Chances are, if you’re reading this blog, you already like trees. We climb in them when we’re young, exploring and expanding our curiosity. As adults, we want them planted in our yards, we vacation in thickly wooded areas. As much as we have integrated technology in our daily lives, we have a generally deep-seated love for trees. In fact, “Tree worship, in one form or another, has been practiced almost universally by ancient peoples in every corner of the globe”. We view trees as protectors, providers, and a general connection to the natural world. So what are the reasons we have such a strong connection to trees, and why are they so important? And not just to humans, but important to the whole planet?
When we think of Carbon Dioxide, we tend to associate it with greenhouse gasses. However, Carbon and Carbon Dioxide aren’t “evil”. In fact, human bodies are made up of 18-19% carbon. Carbon and the carbon cycle are extremely important to the lives of plants. Trees and plants absorb carbon dioxide from the atmosphere and convert it into oxygen as part of the process of photosynthesis. So, plants literally suck the carbon out of the air. Too much carbon can be harmful to humans, and expel life-giving oxygen. Trees actually store carbon in their trunks and root systems. According to the USDA, forests in the US “absorb and store about 750 million metric tons of carbon dioxide each year, an amount equivalent to only 10% of the country’s CO2 emissions.”
If you’ve got a mature tree in your yard or in the park close to your home, you know how nice it can be to sit in the shade on a hot summer day. Trees aren’t only good for cooling off an individual person, however. Strategically placed trees can actually create enough shade around your home to reduce your family’s need for air conditioning by up to 50% in the hot summer months. That means less energy we’re consuming to cool our homes and a smaller carbon footprint. Not to mention the money you can save on your energy bills.
Soil erosion can be incredibly problematic. Eroded topsoil can be completely stripped of the necessary nutrients to provide crops and wild plants with the sustenance they need to survive. What is perhaps more concerning is that planting materials like manure and pesticides can be washed off of farms and into local water supplies. No beuno. Trees act as the glue that holds otherwise “loose grounds” together. The roots reach into the soil and work to hold it together during an onslaught of rain. They also absorb excess water that can cause flooding, helping to prevent further flooding and water pollution.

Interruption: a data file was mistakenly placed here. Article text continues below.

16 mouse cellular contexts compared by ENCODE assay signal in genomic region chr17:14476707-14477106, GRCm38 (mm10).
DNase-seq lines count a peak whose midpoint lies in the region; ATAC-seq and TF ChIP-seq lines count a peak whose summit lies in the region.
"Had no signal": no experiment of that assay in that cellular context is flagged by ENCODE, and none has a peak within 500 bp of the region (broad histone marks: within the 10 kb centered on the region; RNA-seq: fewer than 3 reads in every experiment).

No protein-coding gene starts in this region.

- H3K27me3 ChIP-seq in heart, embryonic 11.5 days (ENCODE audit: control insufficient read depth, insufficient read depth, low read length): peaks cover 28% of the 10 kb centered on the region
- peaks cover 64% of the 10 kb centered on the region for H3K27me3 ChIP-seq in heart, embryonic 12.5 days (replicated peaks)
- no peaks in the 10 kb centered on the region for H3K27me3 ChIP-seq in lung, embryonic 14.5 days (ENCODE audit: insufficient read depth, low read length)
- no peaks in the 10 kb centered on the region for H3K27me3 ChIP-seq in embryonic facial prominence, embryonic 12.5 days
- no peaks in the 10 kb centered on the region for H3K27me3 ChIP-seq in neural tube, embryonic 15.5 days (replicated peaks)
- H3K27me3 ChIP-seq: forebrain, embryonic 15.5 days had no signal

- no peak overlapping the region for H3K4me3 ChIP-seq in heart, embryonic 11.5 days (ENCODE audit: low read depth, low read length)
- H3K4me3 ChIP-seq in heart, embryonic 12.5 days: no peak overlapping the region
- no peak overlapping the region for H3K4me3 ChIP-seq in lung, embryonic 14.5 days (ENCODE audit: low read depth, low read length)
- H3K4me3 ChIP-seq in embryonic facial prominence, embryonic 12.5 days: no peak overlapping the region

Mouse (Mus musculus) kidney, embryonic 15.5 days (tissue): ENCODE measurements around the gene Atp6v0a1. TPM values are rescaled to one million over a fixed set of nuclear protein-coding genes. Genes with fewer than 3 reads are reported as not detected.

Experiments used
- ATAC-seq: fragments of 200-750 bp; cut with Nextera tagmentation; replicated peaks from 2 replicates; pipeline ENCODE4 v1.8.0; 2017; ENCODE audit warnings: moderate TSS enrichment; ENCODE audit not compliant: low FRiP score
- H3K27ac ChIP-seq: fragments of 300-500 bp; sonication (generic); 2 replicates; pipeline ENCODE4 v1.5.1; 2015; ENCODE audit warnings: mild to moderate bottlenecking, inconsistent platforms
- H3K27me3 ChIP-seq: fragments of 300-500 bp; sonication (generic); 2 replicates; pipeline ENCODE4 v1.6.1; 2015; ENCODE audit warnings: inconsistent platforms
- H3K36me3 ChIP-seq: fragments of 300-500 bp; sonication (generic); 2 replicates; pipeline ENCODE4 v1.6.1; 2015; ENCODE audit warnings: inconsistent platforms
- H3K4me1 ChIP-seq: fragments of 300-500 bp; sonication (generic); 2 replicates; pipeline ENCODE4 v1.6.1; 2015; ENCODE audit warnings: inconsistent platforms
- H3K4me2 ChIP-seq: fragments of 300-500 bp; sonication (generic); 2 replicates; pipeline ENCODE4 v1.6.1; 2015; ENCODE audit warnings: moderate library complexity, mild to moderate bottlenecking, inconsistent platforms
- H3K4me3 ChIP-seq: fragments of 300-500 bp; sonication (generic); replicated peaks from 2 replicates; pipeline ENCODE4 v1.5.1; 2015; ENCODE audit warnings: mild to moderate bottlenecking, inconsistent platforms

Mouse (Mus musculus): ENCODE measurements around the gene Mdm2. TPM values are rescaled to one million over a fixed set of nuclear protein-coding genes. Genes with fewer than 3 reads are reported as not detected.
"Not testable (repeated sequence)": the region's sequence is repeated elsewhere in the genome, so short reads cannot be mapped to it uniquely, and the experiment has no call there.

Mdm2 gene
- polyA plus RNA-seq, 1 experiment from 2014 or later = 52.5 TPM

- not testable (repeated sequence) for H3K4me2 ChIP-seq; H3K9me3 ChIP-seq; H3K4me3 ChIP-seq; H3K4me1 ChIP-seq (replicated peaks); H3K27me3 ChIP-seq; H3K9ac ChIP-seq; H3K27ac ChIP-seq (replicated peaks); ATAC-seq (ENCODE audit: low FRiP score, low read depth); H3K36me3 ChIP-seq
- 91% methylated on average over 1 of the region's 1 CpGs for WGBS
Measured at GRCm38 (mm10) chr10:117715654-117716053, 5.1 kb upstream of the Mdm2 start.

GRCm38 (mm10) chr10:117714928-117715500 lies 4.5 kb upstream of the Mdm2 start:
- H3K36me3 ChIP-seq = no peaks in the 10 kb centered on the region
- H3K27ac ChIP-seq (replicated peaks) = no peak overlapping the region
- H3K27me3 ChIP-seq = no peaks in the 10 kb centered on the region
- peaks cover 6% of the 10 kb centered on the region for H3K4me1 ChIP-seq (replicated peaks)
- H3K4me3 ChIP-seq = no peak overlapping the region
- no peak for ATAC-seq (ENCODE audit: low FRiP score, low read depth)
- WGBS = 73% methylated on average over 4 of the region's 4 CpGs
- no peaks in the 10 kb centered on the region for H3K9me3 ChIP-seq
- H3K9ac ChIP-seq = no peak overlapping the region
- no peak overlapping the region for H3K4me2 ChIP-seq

When you’re sitting under your favorite tree, you probably already know that you’re not alone there. Forests and trees are homes to many incredibly complex ecosysytems. Plants, animals, and fungi all take shelter in trees. The trees provide sustenance, in the form of food, and protection, in the form of cover, from the elements and from predators. And, obviously, we use wood to build our own homes.
You know that woodpeckers love to hammer away at hard tree trunks to find the delicious bugs lurking inside. But, you might forget just how much food humans get from trees, too. We eat tree sap in the form of Maple Syrup, tree fruits like apples and oranges, and seeds and nuts like walnuts or cashews. There are even many edible tree leaves that humans regularly partake in. Whether we’re eating them, extracting oils, or making tea, there are all sorts of ways to enjoy tree leave . Did you know that you can make a vitamin C rich tea out of the spruce tree leaves in your yard? Well, you do now!
When cell phones first became hugely popular they were praised for every (as it would seem now) primitive function they could perform. Now, after decades of innovation in technology, our phones can do more than we ever imagined, but we appreciate their aid in our lives less and less. I think it’s safe to assume that we’re not converting any tree haters out there. Think of this blog as your gentle reminder of all the great things that trees do for our lives.
Take some time to think about how trees connect and protect lives in your own community, and what you can do to protect the trees around you. Of course, you already know that if you want to go a step further and plant more trees to reduce your carbon footprint, we can help you out with that one.